### Protocols and participants

Twelve healthy male volunteers who had no history of cardiac disease were non-smokers, and had BMIs between 20 and 25 kg m^{−2}, were recruited. Participants had a mean age of 22.1 years (± 3.1), and a mean BMI of 23.2 kg m^{−2} (± 4.2). None of the participants took drugs or any medication. The study protocol complied with the Declaration of Helsinki, was approved by the local Ethics Committee (Hôpital Erasme—CCB: B406201630013), and was registered on ClinicalTrials.org (April 11, 2017), identifier *NCT03107351*. The prototype of the KCG device used in this clinical trial was authorised by the Belgian Federal Agency for Medicine and Health Products (FAMHP). Written informed consent was obtained from each participant prior to the experimental testing procedure.

Sensors were placed on participants to connect to the ECG, BCG, and SCG recording systems. They had to lie in a supine position on an inversion table for 10 min for stabilisation. The recording was then started, and continuous data were acquired for the next 7 min. Participants were then put in HDT of 6 degrees for 10 min of stabilisation followed by 7 min of recording. In the final position in HUT of 80 degrees, the participants underwent another 10 min of stabilisation, followed by 7 min of recording.

Participants were asked to remain as still as possible, and to not talk or fall asleep for the duration of the recording.

The influence of breathing on the BCG signal is well known [3, 24, 36]. Hence, we accounted for the influence of respiration using an Imposed and Controlled Breathing (ICB) protocol. The ICB consisted of breathing for a fixed duration during the inspiration and expiration phases matching the normal inspiratory over total breath ratio (35%). An audio system with inspiratory and expiratory sounds was used to guide the participants. Participants were briefed with breathing instructions prior to performing 10 repetitions of 4-, 6-, 8-, and 10-s breathing cycles in succession. Post-hoc analysis showed that they maintained these cycles accurately.

### Data acquisition and devices

Two devices (Dev1 and Dev2) were used to simultaneously record the ECG, SCG, and BCG signals of the participants. Dev1 is the Cardiovector (Medical Computer Systems Ltd., Zelenograd, Russian Federation), a system used to monitor autonomic function on the International Space Station [37]. It allows the synchronous performance of: (a) electrocardiography (ECG), (b) impedance cardiography (ICG) in tetrapolar configuration, (c) plethysmography (PTG) using a nasal thermistor to evaluate breathing, (d) 6-DOF SCG (3-axis linear accelerations and 3-axis angular velocities, LIS344ALH and LPY403AL, STMicroelectronics), and (e) 6-DOF BCG (3-axis linear accelerations and 3-axis angular velocities, LIS344ALH and LPY403AL, STMicroelectronics). The acceleration was acquired at 0.5 mg and an RMS noise of 500 μg·Hz^{−1/2}, while the angular rate was acquired at a 100 mdps resolution and 10 mdps·Hz^{−1/2} RMS noise. An 80 Hz first-order analogue low-pass filter was applied to both linear accelerations and angular rates. All signals were sampled at 1 kHz and stored on a computer. The Dev1 had separate small plastic covers containing the accelerometer and gyroscope sensors that could be individually attached to the body. More details on the system can be found in [37].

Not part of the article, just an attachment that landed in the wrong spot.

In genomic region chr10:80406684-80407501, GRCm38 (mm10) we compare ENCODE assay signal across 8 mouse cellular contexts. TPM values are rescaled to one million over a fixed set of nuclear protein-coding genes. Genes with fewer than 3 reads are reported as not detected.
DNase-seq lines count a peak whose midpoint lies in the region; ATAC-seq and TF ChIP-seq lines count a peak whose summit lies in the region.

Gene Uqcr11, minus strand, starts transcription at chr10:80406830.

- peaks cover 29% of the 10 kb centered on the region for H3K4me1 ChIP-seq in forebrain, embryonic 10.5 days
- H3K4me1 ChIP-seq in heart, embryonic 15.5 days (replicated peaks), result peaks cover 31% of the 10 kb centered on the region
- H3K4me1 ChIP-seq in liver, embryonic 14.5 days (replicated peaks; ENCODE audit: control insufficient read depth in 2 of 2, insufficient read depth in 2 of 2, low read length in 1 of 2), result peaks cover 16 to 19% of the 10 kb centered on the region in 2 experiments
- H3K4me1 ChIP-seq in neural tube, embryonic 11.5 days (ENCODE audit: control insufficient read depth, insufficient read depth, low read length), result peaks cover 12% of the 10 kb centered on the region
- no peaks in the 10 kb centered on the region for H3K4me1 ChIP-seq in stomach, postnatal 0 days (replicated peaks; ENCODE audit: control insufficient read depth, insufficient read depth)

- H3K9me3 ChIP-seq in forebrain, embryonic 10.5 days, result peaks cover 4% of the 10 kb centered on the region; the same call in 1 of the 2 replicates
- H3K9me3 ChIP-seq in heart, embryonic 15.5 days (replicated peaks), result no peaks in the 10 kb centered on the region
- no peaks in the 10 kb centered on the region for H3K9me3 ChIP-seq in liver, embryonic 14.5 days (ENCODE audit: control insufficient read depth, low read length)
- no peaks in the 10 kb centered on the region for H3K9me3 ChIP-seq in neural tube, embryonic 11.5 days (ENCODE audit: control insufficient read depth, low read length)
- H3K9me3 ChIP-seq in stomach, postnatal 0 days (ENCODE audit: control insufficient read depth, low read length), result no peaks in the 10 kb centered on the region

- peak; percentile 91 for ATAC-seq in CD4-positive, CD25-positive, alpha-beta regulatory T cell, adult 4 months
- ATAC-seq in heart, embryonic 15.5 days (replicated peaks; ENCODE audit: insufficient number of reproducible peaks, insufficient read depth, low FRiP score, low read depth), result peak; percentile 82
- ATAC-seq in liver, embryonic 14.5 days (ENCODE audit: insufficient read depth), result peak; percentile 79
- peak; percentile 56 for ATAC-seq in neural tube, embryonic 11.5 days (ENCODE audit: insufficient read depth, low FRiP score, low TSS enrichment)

Dev2 was the kinocardiograph (HeartKinetics SRL, Gosselies, Belgium), a portable device with two modules. Each module contained a 3-axis accelerometer and 3-axis gyroscope sensor (LSM6DSL, STMicroelectronics), and was attached to the body with standard sticky gel ECG electrodes (3 M). The acceleration and angular rate sensitivity range of the sensor were set to ± 2 g and ± 250 dps, respectively, with a resolution of 0.061 mg/LSB and 4.375 mdps/LSB and an RMS noise of 80 μg·Hz^{−1/2} and 4 \(\mathrm{mdps}\cdot{Hz}^{-1/2}\) with an output bandwidth of 416 Hz. The Dev2 was controlled with a smartphone or a tablet connected via Bluetooth. It collects a two-lead ECG at 200 Hz (ADS1292R, AD Instruments) together with 3-DOF linear accelerations and 3-DOF rotational velocities from each detector. A micro-controller (STM32F411, STMicroelectronics) was used to acquire synchronously data from each chip and operate the Bluetooth low energy (SPTLE-RF, STMicroelectronics). A total of 12-DOF linear acceleration and angular velocity signals were recorded at 50 Hz, and a 25 Hz first-order analogue low-pass filter was applied.